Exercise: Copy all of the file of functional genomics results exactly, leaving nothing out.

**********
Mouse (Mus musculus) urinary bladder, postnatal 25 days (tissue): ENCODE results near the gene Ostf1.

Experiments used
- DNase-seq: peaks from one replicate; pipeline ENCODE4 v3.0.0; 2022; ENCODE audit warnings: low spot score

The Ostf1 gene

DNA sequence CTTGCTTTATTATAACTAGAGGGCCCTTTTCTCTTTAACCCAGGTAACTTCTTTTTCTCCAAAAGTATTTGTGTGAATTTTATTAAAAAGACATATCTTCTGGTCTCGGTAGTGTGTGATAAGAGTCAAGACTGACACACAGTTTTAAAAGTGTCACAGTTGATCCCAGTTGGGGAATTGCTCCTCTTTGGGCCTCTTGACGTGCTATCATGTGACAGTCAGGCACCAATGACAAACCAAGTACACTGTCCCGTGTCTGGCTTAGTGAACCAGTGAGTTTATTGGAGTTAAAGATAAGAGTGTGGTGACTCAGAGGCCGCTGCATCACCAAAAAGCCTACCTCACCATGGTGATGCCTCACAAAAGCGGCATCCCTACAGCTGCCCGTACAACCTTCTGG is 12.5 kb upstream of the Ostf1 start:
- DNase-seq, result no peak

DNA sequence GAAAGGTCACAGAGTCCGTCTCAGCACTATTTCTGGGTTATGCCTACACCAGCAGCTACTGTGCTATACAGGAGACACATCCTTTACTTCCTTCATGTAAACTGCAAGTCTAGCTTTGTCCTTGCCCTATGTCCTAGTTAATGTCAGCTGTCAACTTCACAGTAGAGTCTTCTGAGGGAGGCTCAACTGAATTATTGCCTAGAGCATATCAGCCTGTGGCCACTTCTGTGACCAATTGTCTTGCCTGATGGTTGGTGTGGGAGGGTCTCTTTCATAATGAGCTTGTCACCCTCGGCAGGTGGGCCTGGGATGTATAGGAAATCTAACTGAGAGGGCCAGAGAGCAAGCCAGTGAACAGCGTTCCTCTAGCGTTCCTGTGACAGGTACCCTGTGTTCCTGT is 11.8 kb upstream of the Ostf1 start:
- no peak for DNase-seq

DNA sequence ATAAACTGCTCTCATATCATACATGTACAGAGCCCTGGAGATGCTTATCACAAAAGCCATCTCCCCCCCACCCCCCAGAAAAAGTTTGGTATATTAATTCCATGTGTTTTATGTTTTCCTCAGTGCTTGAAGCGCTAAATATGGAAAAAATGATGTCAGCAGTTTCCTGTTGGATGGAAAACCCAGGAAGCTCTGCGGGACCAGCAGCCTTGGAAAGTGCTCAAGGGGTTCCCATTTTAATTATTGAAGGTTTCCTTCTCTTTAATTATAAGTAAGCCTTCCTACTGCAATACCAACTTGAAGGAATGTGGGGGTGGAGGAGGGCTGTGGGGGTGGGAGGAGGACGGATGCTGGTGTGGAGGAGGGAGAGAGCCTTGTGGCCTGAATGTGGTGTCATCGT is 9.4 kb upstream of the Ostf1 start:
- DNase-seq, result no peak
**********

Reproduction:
Mouse (Mus musculus) urinary bladder, postnatal 25 days (tissue): ENCODE results near the gene Ostf1.

Experiments used
- DNase-seq: peaks from one replicate; pipeline ENCODE4 v3.0.0; 2022; ENCODE audit warnings: low spot score

The Ostf1 gene

DNA sequence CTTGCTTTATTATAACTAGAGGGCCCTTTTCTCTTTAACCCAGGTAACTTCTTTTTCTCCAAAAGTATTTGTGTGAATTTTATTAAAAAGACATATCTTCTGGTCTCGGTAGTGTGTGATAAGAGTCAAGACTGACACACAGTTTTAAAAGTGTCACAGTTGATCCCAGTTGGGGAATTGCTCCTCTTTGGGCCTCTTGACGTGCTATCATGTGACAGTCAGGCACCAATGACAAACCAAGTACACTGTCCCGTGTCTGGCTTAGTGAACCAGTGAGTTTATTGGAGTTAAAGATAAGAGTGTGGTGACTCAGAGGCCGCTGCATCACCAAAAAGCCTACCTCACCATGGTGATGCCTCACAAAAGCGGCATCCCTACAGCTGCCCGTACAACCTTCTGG is 12.5 kb upstream of the Ostf1 start:
- DNase-seq, result no peak

DNA sequence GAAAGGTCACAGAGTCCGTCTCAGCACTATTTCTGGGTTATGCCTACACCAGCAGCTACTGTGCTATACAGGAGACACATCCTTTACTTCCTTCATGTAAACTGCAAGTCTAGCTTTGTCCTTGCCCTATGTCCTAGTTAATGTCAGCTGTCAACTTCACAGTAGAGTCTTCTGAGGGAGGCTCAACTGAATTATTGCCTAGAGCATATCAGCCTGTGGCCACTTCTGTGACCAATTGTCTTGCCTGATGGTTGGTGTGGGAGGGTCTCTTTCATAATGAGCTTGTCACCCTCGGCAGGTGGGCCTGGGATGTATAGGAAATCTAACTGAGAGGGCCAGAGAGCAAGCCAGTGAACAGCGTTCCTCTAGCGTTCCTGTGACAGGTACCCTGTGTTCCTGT is 11.8 kb upstream of the Ostf1 start:
- no peak for DNase-seq

DNA sequence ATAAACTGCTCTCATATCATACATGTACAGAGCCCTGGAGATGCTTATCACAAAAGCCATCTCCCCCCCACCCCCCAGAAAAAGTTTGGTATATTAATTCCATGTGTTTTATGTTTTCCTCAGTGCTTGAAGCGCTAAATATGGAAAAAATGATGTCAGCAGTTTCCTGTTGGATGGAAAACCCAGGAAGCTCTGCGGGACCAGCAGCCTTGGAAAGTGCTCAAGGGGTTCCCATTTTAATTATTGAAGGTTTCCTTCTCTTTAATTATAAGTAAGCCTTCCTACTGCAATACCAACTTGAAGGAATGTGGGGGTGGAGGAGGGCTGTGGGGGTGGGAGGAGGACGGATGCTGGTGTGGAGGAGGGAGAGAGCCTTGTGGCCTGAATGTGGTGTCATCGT is 9.4 kb upstream of the Ostf1 start:
- DNase-seq, result no peak